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Mistrust of government deters older adults from HIV testing


Later detection poses greater health risks.

Older woman talks with doctorOne out of every four people living with HIV/AIDS is 50 or older, yet these older individuals are far more likely to be diagnosed when they are already in the later stages of infection. Such late diagnoses put their health, and the health of others, at greater risk than would have been the case with earlier detection.

According to the Centers for Disease Control and Prevention, 43 percent of HIV-positive people between the ages of 50 and 55, and 51 percent of those 65 or older, develop full-blown AIDS within a year of their diagnosis, and these older adults account for 35 percent of all AIDS-related deaths. And since many of them are not aware that they have HIV, they could be unknowingly infecting others.

Various psychological barriers may be keeping this older at-risk population from getting tested. Among them are a general mistrust of the government — for example, the belief that the government is run by a few big interests looking out for themselves — and AIDS-related conspiracy theories, including, for example, the belief that the virus is man-made and was created to kill certain groups of people.

Now, a team of UCLA-led researchers has demonstrated that government mistrust and conspiracy fears are deeply ingrained in this vulnerable group and that these concerns often — but in one surprising twist, not always — deter these individuals from getting tested for HIV. The findings are published today (Jan. 29) in the peer-reviewed journal The Gerontologist.

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Poor sleep in old age prevents the brain from storing memories


Findings shed new light on some of the forgetfulness common to the elderly.

The connection between poor sleep, memory loss and brain deterioration as we grow older has been elusive.  But for the first time, scientists at the University of California, Berkeley, have found a link between these hallmark maladies of old age. Their discovery opens the door to boosting the quality of sleep in elderly people to improve memory.

UC Berkeley neuroscientists have found that the slow brain waves generated during the deep, restorative sleep we typically experience in youth play a key role in transporting memories from the hippocampus – which provides short-term storage for memories – to the prefrontal cortex’s longer term “hard drive.”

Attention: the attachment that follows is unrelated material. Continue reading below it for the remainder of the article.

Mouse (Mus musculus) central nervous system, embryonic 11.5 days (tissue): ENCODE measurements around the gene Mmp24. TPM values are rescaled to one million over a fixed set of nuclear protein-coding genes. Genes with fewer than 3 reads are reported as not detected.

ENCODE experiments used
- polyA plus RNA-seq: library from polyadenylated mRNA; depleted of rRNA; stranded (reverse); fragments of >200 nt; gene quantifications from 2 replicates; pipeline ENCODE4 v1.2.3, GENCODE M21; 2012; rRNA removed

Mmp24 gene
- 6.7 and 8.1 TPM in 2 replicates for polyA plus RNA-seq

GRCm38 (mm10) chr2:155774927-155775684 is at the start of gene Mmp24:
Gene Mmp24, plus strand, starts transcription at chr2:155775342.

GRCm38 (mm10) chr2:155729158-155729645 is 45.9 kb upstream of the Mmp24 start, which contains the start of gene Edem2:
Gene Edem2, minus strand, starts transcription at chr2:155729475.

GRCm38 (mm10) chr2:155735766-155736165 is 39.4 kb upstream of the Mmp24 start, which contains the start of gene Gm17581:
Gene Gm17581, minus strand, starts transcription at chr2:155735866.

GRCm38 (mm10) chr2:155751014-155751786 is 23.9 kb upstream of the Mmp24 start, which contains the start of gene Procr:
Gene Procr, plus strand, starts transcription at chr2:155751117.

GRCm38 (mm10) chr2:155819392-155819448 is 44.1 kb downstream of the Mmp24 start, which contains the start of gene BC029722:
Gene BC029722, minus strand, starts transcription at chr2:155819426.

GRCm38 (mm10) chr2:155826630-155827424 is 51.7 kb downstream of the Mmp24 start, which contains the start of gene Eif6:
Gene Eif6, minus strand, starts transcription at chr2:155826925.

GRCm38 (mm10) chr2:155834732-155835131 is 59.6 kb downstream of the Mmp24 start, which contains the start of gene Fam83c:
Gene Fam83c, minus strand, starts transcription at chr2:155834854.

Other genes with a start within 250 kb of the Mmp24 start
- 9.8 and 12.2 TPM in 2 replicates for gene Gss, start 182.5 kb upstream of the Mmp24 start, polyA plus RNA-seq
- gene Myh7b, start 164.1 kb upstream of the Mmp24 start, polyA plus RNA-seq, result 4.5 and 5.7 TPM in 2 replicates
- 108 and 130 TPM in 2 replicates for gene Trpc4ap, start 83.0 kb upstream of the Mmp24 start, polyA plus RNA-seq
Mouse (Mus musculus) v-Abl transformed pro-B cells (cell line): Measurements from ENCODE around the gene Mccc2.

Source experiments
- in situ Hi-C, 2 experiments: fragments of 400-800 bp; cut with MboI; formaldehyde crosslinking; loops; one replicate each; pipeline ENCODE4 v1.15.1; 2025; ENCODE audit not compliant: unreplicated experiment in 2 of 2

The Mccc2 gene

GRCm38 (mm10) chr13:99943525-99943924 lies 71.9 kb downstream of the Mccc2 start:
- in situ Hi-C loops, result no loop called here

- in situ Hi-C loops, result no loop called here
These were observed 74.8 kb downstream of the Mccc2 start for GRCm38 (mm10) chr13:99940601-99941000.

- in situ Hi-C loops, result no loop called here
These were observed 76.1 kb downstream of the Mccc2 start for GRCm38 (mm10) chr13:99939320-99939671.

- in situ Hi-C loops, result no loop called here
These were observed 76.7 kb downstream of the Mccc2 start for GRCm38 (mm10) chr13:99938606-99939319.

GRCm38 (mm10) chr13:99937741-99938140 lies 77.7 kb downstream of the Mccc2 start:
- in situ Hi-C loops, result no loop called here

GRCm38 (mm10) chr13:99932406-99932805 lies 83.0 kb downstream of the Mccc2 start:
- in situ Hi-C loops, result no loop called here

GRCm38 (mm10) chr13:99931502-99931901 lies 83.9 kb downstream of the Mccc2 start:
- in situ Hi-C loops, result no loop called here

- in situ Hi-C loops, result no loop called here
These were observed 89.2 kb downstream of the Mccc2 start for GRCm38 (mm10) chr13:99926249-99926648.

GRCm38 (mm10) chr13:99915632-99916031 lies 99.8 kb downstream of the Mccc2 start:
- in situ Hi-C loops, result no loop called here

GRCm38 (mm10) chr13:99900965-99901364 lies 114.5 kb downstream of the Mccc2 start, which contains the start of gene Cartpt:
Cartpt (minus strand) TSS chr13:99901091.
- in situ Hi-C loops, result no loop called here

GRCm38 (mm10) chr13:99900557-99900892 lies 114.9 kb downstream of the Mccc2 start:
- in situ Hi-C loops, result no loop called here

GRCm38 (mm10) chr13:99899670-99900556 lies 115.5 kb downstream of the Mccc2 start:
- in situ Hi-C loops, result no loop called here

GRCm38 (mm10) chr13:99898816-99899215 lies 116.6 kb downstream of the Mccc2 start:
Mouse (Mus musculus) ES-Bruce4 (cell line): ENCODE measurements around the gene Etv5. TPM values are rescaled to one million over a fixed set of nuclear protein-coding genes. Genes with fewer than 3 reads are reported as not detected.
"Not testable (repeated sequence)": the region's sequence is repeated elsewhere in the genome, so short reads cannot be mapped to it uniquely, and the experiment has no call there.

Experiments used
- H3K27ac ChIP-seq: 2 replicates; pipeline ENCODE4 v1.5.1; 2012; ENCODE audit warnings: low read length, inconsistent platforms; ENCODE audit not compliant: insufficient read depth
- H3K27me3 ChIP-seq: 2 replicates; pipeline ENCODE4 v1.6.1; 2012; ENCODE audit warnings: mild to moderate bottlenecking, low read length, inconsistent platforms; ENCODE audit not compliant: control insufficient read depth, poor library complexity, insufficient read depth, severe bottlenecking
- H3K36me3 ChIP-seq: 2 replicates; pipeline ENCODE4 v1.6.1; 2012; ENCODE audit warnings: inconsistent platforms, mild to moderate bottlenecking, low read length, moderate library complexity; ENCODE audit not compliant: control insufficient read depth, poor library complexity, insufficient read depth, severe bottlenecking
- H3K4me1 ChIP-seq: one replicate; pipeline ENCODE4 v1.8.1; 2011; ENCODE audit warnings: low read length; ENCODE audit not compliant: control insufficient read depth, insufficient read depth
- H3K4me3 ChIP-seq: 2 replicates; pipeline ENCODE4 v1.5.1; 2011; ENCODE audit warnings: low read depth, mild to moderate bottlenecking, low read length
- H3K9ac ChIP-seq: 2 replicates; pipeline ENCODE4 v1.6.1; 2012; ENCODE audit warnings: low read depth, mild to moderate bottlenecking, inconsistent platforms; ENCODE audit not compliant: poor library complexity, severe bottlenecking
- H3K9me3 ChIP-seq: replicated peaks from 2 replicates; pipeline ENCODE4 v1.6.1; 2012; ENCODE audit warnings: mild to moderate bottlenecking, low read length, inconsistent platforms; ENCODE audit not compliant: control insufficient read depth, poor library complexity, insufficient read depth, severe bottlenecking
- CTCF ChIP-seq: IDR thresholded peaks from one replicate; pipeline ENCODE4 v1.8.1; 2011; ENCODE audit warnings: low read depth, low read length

However, in older adults, memories may be getting stuck in the hippocampus due to the poor quality of deep ‘slow wave’ sleep, and are then overwritten by new memories, the findings suggest.

“What we have discovered is a dysfunctional pathway that helps explain the relationship between brain deterioration, sleep disruption and memory loss as we get older – and with that, a potentially new treatment avenue,” said UC Berkeley sleep researcher Matthew Walker, an associate professor of psychology and neuroscience at UC Berkeley and senior author of the study to be published today (Jan. 27) in the journal Nature Neuroscience.

The findings shed new light on some of the forgetfulness common to the elderly that includes difficulty remembering people’s names.

“When we are young, we have deep sleep that helps the brain store and retain new facts and information,” Walker said. “But as we get older, the quality of our sleep deteriorates and prevents those memories from being saved by the brain at night.”

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Gene variant linked to human longevity


UC Irvine-Brookhaven study finds genetic tie to personality traits influencing healthy aging.

Robert Moyzis, UC Irvine

A variant of a gene associated with active personality traits in humans seems to also be involved with living a longer life, UC Irvine and other researchers have found.

This derivative of a dopamine-receptor gene – called the DRD4 7R allele – appears in significantly higher rates in people more than 90 years old and is linked to lifespan increases in mouse studies.